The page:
Exploring Spain/ How to travel around: ways and tips
Spain has quite a dense network, introduced by all possible means of modern and convenient transportation:
- Airline and ferryboat companies offer high-quality and regularized services, taking you from mainland to islands (Balearic Islands and Canary Islands) and back.
- The railroad covers most of Spain’s territory, linking together administrative centers and important communities all around the country. In addition, currently there’s a growing network of AVE or high-speed trains, running about form Madrid to country’s most popular tourist destinations.
3) On the other hand, if you prefer low-cost way of travelling, you can easily take a bus to any location; buses usually run more frequently and are more convenient than trains, since railway stations are often far from the town or community they operate for, while a bus may get you directly to the point of your destination.
- Getting around by car, contrariwise, will give you a wonderful opportunity to explore the country’s hidden and underrated treasures on your own, making amazing discoveries for yourself and keeping away from conventional tourist destinations.
Note: During the public holidays and on Sundays all public transport around the country sharply decreases, which makes it almost impossible to get to distant and remote areas in this period. You can find all necessary information beforehand on schedules of public transport. When reading it, pay attention to the following words: laborables (working days: from Monday to Saturday), festivos y domingos (public holidays (festivals) and Sundays), diario (on a daily basis).
Air and Sea Transport
If your time is limited, local airline companies such as Iberia, Vueling, Ryanair, are are convenient way of traveling across the country, as well as from mainland to the islands such as Ibiza and Tenerifehttp://iberia.com. Domestic flights are usually a short trip, between 1 to 2 hours.
Another way to travel from mainland to islands is by sea transport: taking a catamaran or ferryboat from major sea ports such as Barcelona, Valencia, Malaga, Cadiz and Alicante. You can request for more information on schedule, prices and services in the port where you set out from.
Renfe (Renfe Operadora) is a company which operates passenger trains within Spain. The company is known for its punctuality and compliance with high service standards. Their website is quite convenient for usage, offering an English version; all you have to do is click on the welcome tab on the top to change the language to English. There you can see all available information, schedules, and buy your tickets online with a debit card.
Attention: make sure you have a printed copy of the ticket, before you take the train!
Generally, there are three types of trains, differing from each other in speed, quality of services and number of stoppages i.e. the faster the train is and the less the number of stops is, the more it costs. These are: cercanias – shuttle trains, running within and around the main towns; media distancia – regional trains; larga distancia – distant trains. For more information, please, contact by phone: 902 320 320.
The main and most popular routes have to do with high-speed trains such as Euromed (Barcelona-Alicante round) or Renfe AVE Alta Velocidad Española (offering round trips from Madrid to the major cities: Barcelona, Seville, Zaragoza, Malaga and Valencia etc.). AVE significantly shortened travel time e.g. currently Madrid-Seville or Madrid-Malaga train takes only 2.5 hours, while an average train travels the same distance within 6-9 hours.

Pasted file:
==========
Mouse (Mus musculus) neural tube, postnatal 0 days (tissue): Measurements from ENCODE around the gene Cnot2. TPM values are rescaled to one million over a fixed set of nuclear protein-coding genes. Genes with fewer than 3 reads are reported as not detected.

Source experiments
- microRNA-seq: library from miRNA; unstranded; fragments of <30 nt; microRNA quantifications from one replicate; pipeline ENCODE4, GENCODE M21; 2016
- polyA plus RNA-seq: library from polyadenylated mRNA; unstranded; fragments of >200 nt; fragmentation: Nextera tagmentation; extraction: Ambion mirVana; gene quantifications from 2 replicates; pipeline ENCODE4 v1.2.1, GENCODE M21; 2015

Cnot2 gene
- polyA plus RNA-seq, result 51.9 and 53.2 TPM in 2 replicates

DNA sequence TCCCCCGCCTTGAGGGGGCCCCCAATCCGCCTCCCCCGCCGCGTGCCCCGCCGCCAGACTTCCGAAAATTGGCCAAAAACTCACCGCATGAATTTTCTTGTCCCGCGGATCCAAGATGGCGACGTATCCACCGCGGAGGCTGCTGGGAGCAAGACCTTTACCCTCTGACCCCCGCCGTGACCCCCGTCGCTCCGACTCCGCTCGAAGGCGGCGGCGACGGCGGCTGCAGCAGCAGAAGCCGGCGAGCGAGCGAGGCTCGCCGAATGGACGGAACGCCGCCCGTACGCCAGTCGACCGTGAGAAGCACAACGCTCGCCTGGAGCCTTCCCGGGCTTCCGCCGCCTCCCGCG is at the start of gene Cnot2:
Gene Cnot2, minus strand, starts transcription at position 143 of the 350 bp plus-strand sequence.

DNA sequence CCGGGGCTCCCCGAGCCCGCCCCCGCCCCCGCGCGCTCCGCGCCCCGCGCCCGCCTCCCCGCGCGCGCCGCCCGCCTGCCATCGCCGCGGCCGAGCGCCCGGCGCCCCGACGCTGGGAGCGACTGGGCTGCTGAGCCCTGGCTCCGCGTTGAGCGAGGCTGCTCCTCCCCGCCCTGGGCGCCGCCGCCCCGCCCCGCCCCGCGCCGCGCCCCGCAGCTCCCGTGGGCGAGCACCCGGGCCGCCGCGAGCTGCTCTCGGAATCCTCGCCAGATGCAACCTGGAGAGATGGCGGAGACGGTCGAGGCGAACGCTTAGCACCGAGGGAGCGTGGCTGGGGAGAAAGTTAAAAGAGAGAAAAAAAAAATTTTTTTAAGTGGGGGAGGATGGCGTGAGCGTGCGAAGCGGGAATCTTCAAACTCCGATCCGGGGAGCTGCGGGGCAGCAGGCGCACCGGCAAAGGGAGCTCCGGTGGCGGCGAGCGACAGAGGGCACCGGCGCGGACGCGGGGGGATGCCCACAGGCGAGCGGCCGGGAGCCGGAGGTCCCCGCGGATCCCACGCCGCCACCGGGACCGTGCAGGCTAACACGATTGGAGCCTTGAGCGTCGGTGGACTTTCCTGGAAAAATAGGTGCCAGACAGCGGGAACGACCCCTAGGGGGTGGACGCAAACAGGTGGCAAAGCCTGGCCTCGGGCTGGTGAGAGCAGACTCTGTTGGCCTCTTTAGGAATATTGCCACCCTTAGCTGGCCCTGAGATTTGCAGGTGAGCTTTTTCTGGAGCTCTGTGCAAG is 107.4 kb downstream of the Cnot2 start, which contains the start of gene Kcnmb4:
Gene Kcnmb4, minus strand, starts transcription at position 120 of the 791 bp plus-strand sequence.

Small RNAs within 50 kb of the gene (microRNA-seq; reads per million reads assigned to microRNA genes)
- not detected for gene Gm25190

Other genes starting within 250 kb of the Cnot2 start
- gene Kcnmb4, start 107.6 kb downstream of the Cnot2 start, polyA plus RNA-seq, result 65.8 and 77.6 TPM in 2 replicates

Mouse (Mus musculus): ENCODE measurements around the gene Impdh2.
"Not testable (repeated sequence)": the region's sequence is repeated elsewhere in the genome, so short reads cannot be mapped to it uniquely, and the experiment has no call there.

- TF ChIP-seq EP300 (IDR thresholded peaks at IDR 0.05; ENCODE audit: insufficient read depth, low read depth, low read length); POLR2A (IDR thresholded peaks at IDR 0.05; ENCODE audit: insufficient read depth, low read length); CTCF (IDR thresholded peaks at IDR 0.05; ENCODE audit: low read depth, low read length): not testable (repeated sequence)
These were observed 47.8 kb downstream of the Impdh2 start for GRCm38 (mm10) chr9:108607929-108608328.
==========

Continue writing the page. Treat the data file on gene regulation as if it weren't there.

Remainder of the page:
In the near future, Alta Velocidad Española has the purpose to spread its railway network to the most distant borders of the country: to Castilla y León region, to the border with France, to Asturias and the Basque country and even to Lisbon of Portugal.
Ticket Purchase/ Prices/ Train Travel Passes
You may sometimes be able to get last minute tickets for short-distance travels by train. But it’s strongly recommended to take care of it beforehand: to book a ticket and reserve a seat (especially when it comes to long distance trains). Tickets are usually available from 60 days to 5 minutes before departure and you can buy one at a ticket-office at the station. However, if you didn’t take care of it in advance, you’ll most likely have to stand a long line to purchase a ticket. For greater comfort, there are automatic vending machines, where you can select and purchase a ticket on your own.
For the best offers go to the official website :Renfe.com, where you have a chance to buy an ‘Estrella’ or ‘Web’ ticket with up to 60% discount, saving a great deal! On the other hand, ida y vuelta or return tariffs offer advantageous terms as well: 10-20% discount for single one, if you provide the ticket; 25-40% for retirees, disabled, 4-11 y.o. children and those under 26.
However, there’s a huge gap between fares; prices differ significantly e.g. Madrid-Salamanca (2.6 hours) ‘media distancia’ train may cost you €19, whereas Madrid-Barcelona (9.5 hours) ‘Estrella’ night train will cost you €45 and ‘Alta Velocidad Española AVE’ fast train (3 hours) of the same route may cost you up to €120.
If your trip includes visiting other European countries, along with Spain, you’re recommended to pay attention at InterRail (Passes for residents of Europe, including Russia and Turkey) and Eurail (Passes for non-European residents): these are the main and, probably, the only noticeable European train passes. This might be the cheapest rail-pass, since those two offer special rail pass for travellers, visiting Spain. Let’s see. InterRail Spain train pass can be applied by solely EU residents. It has wide variety of options, and it’s up to you to choose the parameters of services: 3,4,6, or 8 days travel time in 1 month, having different tariffs for individuals under 26 and offering 1st and 2nd classes. However, there’s a number of options for other residents. In this case, InterRail Spain has 3 days within 2 months train travel pass option with the same class system. When browsing fees and tariffs, presented on the official website, remember, that individual tickets are mainly lower in price and give you opportunity to travel independently, change course of the route whenever you want, allowing you to freely make use of bus services to any destination. Also, keep in mind, that before embarking on a journey, you should have the passes, and then, later, during the trip, you will be responsible for additional services and booking of seats, when taking high-speed or so-called ‘larga distancia’ trains.